The question whether Taijiquan (Tai Chi) relates to Qigong in some way is often asked. Here are Master Chen Yingjun‘s words about Qigong, part of and interview conceded to my Gongfu brother Norman Kobow, his student in Germany:
Taijiquan (Tai Chi) in one way is Qigong, because we try to make the Qi flow in the whole body (…)
Qi and the physical body work together: Internal and External working together. So, it is very important that we train the external body too.CHE YINGJUN
In old times, there was no visible separation between Qigong and Taijiquan (Tai Chi), in Chen family training. Laojia, the traditional form, was repeated incessantly by the trainees, and with time, Qigong and its principles became apparent. Grandmaster Chen Xiaowang, when starting to teach seminars outside China, felt the need to select some movements from the forms, and teach them separately. These movements constitute Taijiquan (Tai Chi)‘s Qigong curriculum, Silk Reeling Qigong.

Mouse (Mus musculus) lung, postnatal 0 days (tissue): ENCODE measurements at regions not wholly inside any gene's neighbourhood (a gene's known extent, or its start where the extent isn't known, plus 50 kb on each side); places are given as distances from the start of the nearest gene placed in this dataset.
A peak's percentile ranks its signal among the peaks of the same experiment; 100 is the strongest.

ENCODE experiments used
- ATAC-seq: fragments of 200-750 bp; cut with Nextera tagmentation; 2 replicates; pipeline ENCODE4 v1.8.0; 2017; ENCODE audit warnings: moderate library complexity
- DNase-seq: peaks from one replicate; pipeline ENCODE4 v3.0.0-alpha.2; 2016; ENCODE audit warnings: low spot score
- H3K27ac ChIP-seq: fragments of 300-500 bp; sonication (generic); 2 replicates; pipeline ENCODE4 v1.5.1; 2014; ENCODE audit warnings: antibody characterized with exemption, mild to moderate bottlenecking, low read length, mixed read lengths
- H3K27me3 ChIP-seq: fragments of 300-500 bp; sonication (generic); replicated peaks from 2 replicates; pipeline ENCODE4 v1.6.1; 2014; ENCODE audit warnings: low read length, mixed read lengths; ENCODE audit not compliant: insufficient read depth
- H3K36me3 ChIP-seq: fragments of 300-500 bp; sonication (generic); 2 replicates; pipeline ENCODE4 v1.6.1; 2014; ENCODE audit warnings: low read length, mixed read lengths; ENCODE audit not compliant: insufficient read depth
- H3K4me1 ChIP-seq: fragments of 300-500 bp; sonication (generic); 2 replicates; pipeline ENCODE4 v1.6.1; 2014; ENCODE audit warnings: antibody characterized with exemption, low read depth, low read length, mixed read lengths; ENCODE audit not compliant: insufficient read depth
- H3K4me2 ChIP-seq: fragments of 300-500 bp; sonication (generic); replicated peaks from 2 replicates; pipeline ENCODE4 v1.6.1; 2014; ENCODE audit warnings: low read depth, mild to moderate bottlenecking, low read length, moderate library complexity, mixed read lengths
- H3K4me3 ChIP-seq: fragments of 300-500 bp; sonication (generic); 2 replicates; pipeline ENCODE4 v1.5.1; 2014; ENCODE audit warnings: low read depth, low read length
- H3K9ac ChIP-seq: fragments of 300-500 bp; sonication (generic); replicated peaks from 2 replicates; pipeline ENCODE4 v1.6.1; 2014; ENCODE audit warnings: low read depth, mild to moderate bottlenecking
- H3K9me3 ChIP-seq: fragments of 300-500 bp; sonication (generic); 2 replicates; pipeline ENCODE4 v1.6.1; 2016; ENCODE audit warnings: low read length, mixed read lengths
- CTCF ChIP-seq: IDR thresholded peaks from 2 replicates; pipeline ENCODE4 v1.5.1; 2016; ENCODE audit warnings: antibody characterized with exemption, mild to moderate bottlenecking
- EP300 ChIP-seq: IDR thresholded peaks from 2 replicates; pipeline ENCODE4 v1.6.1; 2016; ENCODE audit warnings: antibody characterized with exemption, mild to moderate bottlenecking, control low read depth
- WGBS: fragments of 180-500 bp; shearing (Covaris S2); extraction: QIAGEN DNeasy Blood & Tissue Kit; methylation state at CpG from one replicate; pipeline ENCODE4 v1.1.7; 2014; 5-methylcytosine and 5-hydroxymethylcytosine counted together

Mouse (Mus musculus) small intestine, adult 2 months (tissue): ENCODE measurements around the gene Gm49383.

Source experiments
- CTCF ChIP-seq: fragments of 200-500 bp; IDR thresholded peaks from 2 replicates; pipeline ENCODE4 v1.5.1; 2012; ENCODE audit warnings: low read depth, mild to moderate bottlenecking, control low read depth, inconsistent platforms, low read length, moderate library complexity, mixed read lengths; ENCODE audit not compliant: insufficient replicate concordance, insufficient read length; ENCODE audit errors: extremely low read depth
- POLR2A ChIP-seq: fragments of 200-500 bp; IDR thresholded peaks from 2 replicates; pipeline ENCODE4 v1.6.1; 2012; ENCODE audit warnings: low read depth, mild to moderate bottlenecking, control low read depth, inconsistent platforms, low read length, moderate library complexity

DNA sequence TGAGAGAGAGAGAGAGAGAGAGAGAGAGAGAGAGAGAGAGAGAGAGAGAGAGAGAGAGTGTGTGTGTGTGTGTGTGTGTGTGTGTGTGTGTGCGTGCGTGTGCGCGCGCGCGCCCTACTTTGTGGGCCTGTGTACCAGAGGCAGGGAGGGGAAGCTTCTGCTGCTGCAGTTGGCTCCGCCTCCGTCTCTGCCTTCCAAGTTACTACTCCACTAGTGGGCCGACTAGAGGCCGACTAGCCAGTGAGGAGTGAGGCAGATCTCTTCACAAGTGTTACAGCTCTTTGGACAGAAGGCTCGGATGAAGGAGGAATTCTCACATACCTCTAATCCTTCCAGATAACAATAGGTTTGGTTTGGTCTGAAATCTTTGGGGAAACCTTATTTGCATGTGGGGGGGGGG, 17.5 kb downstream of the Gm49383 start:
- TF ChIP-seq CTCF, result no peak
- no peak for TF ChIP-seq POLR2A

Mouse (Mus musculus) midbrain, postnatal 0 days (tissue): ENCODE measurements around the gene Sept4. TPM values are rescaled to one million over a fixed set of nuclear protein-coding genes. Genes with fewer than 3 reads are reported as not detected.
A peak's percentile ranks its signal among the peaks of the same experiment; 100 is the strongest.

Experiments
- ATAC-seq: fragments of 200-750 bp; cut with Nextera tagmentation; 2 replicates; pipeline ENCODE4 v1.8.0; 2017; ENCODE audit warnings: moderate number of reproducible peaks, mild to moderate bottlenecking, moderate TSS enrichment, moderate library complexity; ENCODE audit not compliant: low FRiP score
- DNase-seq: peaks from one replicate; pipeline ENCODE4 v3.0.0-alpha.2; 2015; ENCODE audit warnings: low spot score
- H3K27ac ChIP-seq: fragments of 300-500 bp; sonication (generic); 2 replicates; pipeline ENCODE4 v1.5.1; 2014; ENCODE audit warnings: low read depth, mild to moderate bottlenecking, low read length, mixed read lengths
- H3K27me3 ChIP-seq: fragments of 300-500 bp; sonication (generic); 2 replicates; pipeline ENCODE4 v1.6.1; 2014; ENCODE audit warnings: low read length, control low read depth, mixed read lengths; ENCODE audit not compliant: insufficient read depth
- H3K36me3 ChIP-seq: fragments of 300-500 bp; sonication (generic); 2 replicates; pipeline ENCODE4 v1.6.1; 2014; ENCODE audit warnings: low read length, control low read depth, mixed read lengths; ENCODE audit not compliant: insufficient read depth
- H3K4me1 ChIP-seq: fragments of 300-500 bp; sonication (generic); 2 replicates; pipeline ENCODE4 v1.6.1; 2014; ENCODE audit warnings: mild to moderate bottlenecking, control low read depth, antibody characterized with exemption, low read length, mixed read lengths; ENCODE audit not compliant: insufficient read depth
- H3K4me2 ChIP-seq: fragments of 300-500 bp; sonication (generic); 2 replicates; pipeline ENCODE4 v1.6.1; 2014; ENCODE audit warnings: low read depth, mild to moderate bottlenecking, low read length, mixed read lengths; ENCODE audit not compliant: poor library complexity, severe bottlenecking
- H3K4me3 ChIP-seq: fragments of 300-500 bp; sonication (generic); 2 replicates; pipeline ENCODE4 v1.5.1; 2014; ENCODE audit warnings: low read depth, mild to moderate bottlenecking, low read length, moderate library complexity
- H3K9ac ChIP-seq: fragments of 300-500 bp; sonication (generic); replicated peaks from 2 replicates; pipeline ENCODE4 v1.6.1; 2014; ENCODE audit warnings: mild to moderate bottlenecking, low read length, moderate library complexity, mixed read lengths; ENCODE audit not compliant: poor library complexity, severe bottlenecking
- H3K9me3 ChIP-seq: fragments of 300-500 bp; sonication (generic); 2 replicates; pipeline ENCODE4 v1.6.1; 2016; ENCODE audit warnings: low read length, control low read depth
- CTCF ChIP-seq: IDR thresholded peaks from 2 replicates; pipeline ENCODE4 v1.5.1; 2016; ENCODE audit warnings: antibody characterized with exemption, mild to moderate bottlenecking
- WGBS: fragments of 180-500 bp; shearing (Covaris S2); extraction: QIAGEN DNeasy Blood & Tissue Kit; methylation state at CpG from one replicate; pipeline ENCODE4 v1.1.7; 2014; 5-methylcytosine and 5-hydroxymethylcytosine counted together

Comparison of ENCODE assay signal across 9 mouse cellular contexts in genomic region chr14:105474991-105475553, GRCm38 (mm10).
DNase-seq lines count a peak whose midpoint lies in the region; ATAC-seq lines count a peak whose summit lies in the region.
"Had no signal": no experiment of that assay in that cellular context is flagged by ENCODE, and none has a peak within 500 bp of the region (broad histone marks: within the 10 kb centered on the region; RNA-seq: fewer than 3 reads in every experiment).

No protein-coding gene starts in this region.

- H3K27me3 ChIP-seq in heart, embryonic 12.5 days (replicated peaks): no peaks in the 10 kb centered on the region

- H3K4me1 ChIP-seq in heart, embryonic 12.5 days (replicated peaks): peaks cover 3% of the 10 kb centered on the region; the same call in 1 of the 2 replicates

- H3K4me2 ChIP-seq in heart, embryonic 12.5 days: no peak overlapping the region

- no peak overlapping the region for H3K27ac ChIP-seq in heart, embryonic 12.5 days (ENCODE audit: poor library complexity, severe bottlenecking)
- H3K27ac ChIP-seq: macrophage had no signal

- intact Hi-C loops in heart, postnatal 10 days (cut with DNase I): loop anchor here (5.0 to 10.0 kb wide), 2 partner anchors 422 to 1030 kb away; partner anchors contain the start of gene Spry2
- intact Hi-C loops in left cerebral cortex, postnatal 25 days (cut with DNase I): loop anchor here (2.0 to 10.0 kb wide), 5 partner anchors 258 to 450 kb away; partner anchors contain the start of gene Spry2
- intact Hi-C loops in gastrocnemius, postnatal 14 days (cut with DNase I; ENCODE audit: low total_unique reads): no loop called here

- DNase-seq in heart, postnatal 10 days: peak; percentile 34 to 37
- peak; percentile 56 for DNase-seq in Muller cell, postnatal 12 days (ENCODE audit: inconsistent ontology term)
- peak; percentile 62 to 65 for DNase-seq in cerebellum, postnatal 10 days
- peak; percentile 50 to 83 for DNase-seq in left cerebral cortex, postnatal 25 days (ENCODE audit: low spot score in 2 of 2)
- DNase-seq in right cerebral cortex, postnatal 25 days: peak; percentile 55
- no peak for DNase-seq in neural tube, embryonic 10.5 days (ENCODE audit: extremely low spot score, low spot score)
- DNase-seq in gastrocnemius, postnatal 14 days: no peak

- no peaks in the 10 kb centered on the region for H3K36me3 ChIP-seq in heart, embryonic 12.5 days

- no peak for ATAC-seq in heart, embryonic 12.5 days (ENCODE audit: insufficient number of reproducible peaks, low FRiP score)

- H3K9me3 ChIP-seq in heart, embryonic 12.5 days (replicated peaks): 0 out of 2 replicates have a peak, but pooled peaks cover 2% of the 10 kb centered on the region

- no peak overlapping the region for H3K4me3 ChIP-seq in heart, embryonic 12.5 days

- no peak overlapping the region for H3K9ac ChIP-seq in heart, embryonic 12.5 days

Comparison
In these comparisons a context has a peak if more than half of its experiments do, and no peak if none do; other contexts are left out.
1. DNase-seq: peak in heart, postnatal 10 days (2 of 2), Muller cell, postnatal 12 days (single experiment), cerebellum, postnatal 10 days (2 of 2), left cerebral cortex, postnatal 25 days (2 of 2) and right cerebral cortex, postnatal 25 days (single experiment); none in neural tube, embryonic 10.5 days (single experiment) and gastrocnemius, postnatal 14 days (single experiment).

We also practice one still Qigong, called Zhanzhuang, or Standing Meditation. Holding postures has always been practiced in Chen family, but Chen Xiaowang selected this posture for regular practice because it can be held in a higher stance and it is symmetrical, making its understanding easier for the beginner.